G’Day Australia!


Australia is quite big
It wasn’t exactly a warm welcome to Australia.

I arrived on a night flight from Johannesburg. I was vaguely aware that the Aussies are quite strict on what is bought into the country, so I had diligently asked the check-in clerk at Johannesburg what the rules were. She had seemed totally unaware of any restrictions and brushed aside my concerns. Lesson number 1 : Never trust customs information provided at a foreign airport. They don’t know and don’t care.

So I settled down for the long flight and forgot about it. I failed to get a wink of sleep until, it seems, they put on the Customs and Immigration video, at which point I must have gone out like a light. So on arrival at Perth, I proceeded sleepily through Immigration, blissfully oblivious of the regulations. I proffered my 3 month holiday visa and waited while they did the usual quick inspection of my passport. The customs official was taking ages over it, looking increasingly uneasy, and finally announced that I didn’t show ‘sufficient likeness’ to my photo (surely that should be the other way round?) I would have to be seen by a ‘facial specialist’ or some such jargon. I was in such a tiredness-induced daze that I don’t actually remember this person at all, I just wanted it to be over and to go to bed.

What I do remember is emerging from this ‘inspection’ and becoming aware of being followed towards the baggage reclaim area by someone else. He trailed alongside me asking my reasons for entering Australia, without actually asking me to stop, which I found very unnerving. It did cross my mind whether he was a weirdo stalking me or a real official. Probably best to err on the side of caution, given the photo fiasco, so I stopped and waffled about my travels. He demanded to see written confirmation of onward flights and any hostel bookings I had in Australia, and quizzed me incessantly on my precise route around the country. Lucky I had been organised and had printed copies of everything. Unbelievably, he then asked me to repeat my route, clearly trying to catch me out. He even asked what I did in the UK, why I left, and what I was going to do when I went back. None of your sodding business, I was tempted to say, and why the hell would I want to stay in this country anyway? But thankfully I decided against it. Lesson number 2: always have print outs of onward flight information and travel plans. Essential at South American borders too.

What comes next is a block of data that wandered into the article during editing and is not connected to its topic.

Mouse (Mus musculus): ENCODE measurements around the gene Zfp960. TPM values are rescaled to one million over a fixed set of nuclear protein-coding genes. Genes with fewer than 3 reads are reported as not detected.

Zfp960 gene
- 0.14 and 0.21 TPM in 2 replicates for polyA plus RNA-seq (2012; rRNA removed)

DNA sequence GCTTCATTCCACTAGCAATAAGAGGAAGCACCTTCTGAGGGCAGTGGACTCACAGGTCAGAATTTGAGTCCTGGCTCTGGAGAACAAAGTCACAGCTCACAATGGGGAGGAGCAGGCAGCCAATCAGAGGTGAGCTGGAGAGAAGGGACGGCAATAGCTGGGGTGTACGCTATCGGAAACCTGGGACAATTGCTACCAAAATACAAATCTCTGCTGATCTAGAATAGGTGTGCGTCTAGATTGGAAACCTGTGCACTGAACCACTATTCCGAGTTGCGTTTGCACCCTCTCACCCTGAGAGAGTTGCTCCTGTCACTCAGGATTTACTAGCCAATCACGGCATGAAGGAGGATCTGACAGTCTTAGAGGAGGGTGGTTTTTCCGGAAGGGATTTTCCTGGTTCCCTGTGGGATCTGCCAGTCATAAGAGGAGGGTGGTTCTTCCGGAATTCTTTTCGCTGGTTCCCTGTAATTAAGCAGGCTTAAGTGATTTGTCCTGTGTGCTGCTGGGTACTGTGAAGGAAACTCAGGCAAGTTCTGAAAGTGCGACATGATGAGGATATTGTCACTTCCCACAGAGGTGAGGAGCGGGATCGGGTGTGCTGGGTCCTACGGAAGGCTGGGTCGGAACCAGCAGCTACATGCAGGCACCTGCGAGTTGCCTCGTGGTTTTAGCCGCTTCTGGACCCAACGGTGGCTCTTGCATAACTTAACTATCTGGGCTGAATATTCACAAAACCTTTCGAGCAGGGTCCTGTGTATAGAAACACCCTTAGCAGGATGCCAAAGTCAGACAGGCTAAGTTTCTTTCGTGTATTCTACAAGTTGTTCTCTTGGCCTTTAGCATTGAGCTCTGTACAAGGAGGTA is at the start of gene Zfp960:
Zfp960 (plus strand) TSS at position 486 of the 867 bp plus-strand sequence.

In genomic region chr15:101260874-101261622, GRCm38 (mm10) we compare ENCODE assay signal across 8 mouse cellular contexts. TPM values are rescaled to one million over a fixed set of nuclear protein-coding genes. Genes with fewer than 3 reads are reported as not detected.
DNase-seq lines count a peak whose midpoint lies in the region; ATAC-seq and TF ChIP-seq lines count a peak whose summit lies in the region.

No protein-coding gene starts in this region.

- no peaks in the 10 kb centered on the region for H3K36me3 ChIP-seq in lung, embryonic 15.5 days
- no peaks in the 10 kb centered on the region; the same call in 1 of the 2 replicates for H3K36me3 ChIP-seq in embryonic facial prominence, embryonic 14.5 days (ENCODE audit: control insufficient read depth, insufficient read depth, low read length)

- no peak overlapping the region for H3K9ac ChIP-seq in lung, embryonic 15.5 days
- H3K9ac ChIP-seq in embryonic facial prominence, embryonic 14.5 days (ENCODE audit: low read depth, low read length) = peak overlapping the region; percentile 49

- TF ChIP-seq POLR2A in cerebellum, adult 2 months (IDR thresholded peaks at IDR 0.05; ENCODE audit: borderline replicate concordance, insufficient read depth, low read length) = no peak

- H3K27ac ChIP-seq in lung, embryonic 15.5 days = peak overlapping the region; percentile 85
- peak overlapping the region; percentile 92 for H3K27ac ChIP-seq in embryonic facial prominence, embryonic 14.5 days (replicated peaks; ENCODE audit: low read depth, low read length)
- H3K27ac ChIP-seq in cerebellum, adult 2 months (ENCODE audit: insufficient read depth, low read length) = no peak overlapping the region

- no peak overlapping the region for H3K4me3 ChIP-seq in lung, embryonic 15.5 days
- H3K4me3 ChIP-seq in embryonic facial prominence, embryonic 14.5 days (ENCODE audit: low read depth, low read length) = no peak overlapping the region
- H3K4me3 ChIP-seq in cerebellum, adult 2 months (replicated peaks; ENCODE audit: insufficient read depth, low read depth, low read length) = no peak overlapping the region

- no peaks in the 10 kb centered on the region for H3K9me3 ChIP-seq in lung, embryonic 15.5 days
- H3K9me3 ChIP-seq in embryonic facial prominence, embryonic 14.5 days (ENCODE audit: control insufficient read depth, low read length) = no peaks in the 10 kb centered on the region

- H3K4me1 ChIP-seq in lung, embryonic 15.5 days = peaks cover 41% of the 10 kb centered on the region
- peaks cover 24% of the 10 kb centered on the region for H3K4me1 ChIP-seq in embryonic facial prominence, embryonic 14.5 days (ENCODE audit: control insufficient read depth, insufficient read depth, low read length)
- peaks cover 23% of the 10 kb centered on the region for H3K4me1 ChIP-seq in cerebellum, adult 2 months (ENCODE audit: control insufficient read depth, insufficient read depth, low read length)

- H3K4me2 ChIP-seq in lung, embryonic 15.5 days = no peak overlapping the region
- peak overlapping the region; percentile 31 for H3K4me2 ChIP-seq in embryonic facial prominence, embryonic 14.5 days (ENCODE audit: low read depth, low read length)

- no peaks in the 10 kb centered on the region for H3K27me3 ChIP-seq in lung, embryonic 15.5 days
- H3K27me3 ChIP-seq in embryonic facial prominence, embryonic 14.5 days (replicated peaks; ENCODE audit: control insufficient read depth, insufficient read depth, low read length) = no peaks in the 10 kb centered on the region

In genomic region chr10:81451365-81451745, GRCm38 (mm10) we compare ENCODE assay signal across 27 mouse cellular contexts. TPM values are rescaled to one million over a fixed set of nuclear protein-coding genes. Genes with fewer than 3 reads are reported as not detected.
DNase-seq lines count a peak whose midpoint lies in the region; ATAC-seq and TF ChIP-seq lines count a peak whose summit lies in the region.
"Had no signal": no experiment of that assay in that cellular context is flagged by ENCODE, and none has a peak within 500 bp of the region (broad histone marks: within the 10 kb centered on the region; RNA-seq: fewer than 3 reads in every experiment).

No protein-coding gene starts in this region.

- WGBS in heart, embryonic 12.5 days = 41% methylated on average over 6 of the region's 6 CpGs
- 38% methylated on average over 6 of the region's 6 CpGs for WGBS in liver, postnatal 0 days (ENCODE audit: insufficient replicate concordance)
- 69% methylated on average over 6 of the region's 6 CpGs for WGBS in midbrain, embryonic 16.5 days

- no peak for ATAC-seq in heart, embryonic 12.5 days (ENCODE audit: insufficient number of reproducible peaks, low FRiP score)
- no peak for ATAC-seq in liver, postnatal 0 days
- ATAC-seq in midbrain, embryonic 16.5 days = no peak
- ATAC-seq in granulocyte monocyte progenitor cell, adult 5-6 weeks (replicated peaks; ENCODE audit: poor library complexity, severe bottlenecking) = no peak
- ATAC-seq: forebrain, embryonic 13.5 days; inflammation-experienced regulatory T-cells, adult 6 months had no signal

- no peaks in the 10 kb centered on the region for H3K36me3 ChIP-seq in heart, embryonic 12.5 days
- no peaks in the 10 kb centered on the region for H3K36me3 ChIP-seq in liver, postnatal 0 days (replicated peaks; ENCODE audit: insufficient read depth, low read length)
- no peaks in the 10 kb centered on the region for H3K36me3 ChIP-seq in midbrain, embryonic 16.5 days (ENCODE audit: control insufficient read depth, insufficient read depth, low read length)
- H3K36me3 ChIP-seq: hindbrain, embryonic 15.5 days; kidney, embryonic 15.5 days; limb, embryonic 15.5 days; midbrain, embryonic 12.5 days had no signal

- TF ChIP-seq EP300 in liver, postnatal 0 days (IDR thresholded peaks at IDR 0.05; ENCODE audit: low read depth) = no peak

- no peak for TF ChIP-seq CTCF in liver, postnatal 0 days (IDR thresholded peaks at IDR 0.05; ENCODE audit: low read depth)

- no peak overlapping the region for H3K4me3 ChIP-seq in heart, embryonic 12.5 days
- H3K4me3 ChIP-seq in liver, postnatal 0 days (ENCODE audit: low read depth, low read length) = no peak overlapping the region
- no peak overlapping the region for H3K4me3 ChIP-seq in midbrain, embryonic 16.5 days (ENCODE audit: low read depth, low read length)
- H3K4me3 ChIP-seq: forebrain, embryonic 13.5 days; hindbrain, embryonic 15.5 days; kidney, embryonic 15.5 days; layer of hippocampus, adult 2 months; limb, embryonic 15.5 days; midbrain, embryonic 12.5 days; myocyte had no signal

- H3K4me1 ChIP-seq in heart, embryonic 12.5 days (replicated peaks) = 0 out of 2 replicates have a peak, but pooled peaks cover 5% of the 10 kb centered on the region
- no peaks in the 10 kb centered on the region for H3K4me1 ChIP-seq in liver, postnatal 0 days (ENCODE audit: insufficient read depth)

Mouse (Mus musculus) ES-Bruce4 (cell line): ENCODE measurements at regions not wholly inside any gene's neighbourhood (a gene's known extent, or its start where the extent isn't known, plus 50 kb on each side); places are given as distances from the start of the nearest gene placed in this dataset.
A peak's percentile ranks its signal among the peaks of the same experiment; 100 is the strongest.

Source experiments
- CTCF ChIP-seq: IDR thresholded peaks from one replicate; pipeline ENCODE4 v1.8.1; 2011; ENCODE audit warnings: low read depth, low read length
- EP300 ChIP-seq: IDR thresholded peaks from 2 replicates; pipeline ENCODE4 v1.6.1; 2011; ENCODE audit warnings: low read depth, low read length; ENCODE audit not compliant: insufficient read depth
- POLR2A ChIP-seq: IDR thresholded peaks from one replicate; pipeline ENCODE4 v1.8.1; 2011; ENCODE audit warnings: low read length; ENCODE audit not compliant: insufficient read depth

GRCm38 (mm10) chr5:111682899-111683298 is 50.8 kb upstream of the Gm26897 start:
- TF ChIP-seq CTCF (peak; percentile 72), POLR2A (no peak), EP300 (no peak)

Finally he let me go. I breathed a sigh of relief as I spotted my backpack on the carousel, and went to haul it off. Unfortunately someone else seemed to have spotted it too – a very cute, waggy-tailed sniffer dog. His rotund owner made a beeline for me while the dog tenaciously mauled my bag at my feet. I was beyond caring that everyone was staring at the commotion, and desperately tried to think what possible contraband I could be carrying. With a thumping heart, I remembered my emergency packet of biscuits. I told the dog handler, and started to hunt around for the wretched things with a wet-nosed helper slobbering over my hand. Please don’t let there be any other stray snacks, I thought. It’s not unknown for loose sultanas to make a mysterious appearance in the bottom of my bags. I became aware of her asking me if there was anything else to declare, to which I replied no.

Mistake. I should have known from my track record in the packing department that I was rarely in a position to itemise everything in my backpack. Frankly it gets a little out of control at times. I triumphantly located a plastic bag containing the biscuits. She took it from me, delved her hand into it, and to my horror produced – in surreal slow motion – an apple. I was agog. It took a good two minutes to dimly remember shoving the apple into my bag in South Africa, thinking what a useful snack that would be. The dog got a biscuit (not one of my quarantined ones) and a pat on its smug head.

The guard adopted a more official tone, as if she was reading a legal document, and pronounced that I had failed to answer her question truthfully. I made pitiful protests that I was tired and had totally forgotten about the apple. Inwardly cursing my stupidity, I had another nasty recollection. A Tupperware container harbouring remnants of a nice tuna salad, in the bottom of my backpack. In fact, that was probably what the dog had smelt. Oh God, and a shell from a South African beach. I stopped thinking in case other things popped up. Bizarrely, she wasn’t very interested in the tuna when I sheepishly drew it from my bag, although it turned the dog psychotic. Lesson number 3: think carefully what is in your backpack before flying anywhere. I dearly hoped I would take this lesson to heart before my next flight.

Back to the apple. “This is from England?” Uh oh. “Africa.” Suddenly I had a hysterical urge to laugh, but managed to contain myself as walkie-talkies appeared, a supervisor was summoned and the apple inquisition stepped up a gear. I don’t know what they expected me to say, so I continued my pleas that I had asked at Johannesburg and they hadn’t informed me correctly, I had slept through the Customs video (not that I wished to imply it was boring or anything) and had done nothing on purpose. Finally they let me off the huge fine but gave me a long, overly loud lecture on protecting the precious and pure Australian environment.

So I walked out of Perth airport, my backpack a little lighter and clasping a humiliating souvenir – an official written warning from Customs. Welcome to Australia.

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